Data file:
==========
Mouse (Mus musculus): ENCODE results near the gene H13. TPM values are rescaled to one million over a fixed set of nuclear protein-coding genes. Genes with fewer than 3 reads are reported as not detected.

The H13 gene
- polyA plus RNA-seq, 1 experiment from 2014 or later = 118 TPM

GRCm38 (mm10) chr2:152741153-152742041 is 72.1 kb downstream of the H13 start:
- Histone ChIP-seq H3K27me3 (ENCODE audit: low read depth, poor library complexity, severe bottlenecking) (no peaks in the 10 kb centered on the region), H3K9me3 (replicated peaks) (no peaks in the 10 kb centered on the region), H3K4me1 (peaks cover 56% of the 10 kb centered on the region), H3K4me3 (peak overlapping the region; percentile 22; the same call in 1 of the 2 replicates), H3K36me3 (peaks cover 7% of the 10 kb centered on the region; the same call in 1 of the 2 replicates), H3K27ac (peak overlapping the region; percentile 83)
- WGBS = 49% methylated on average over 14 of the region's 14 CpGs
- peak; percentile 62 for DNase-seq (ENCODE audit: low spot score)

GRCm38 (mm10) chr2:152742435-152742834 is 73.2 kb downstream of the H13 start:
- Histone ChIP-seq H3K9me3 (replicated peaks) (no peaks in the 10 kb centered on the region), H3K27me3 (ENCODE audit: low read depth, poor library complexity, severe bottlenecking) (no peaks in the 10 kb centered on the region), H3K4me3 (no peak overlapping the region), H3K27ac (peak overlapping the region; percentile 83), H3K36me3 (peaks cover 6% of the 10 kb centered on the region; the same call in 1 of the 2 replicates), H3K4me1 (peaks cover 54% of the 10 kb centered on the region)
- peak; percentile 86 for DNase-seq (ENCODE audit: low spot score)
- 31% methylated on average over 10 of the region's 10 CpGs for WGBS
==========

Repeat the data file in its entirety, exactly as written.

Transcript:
Mouse (Mus musculus): ENCODE results near the gene H13. TPM values are rescaled to one million over a fixed set of nuclear protein-coding genes. Genes with fewer than 3 reads are reported as not detected.

The H13 gene
- polyA plus RNA-seq, 1 experiment from 2014 or later = 118 TPM

GRCm38 (mm10) chr2:152741153-152742041 is 72.1 kb downstream of the H13 start:
- Histone ChIP-seq H3K27me3 (ENCODE audit: low read depth, poor library complexity, severe bottlenecking) (no peaks in the 10 kb centered on the region), H3K9me3 (replicated peaks) (no peaks in the 10 kb centered on the region), H3K4me1 (peaks cover 56% of the 10 kb centered on the region), H3K4me3 (peak overlapping the region; percentile 22; the same call in 1 of the 2 replicates), H3K36me3 (peaks cover 7% of the 10 kb centered on the region; the same call in 1 of the 2 replicates), H3K27ac (peak overlapping the region; percentile 83)
- WGBS = 49% methylated on average over 14 of the region's 14 CpGs
- peak; percentile 62 for DNase-seq (ENCODE audit: low spot score)

GRCm38 (mm10) chr2:152742435-152742834 is 73.2 kb downstream of the H13 start:
- Histone ChIP-seq H3K9me3 (replicated peaks) (no peaks in the 10 kb centered on the region), H3K27me3 (ENCODE audit: low read depth, poor library complexity, severe bottlenecking) (no peaks in the 10 kb centered on the region), H3K4me3 (no peak overlapping the region), H3K27ac (peak overlapping the region; percentile 83), H3K36me3 (peaks cover 6% of the 10 kb centered on the region; the same call in 1 of the 2 replicates), H3K4me1 (peaks cover 54% of the 10 kb centered on the region)
- peak; percentile 86 for DNase-seq (ENCODE audit: low spot score)
- 31% methylated on average over 10 of the region's 10 CpGs for WGBS